Voles and Finches and Snakes, Oh My! Navigating the Housing and Care of Nontraditional Species

By Angela Craig, DVM, lab animal veterinarian and IACUC member at the University of Minnesota

PRIM&R is pleased to share a post from Angela Craig, a member of the PRIM&R Blog Squad for the 2015 Institutional Animal Care and Use Committee (IACUC) Conference. The PRIM&R Blog Squad is composed of PRIM&R members who blog here, on Ampersand, to give our readers an inside peek of what is happening at the conference in Boston, MA.

If you typically house laboratory mice at your institution, their identification as the species needed for use on a study presents few challenges. IACUCs are well-versed in reviewing their care and use, and their husbandry and veterinary requirements are well-defined in The Guide and other references. But, when the species needed for a study is nontraditional, it requires a new approach. Managing Nontraditional Species When They Come Into the Laboratory, a didactic session at the 2015 IACUC Conference presented by Joanne Morris, DVM, DACLAM and Robert S. Sikes, PhD, provided attendees with a full toolkit of ideas and resources related to this topic. I am excited to share this helpful information with you by summarizing a few of their key points.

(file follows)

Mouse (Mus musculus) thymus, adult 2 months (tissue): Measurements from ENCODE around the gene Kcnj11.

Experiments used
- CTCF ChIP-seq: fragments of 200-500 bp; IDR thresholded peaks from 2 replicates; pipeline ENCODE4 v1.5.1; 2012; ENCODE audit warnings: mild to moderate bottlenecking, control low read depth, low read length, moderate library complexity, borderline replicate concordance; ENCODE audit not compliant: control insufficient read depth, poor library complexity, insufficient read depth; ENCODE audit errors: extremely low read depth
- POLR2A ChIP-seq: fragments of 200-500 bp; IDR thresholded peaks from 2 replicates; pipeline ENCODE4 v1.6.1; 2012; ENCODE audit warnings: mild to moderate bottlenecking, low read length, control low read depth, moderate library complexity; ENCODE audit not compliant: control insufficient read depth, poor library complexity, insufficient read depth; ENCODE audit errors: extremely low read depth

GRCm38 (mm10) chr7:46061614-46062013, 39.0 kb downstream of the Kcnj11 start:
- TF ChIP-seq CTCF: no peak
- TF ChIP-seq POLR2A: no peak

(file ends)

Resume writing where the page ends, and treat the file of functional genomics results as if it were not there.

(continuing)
Logically, the planning for housing nontraditional species begins well before they arrive at your institution. Information about the preferred housing conditions of species is available from expert biologists, zoologists, and field veterinarians. Preparing for nontraditional species takes a team approach with the IACUC, husbandry staff, vets, principal investigators (PIs), and expert consultants all coming together with the common goal of ensuring the humane care and use of these unique animals.

The views, opinions and positions expressed by these authors and blogs are theirs and do not necessarily represent that of the Bioethics Research Library and Kennedy Institute of Ethics or Georgetown University.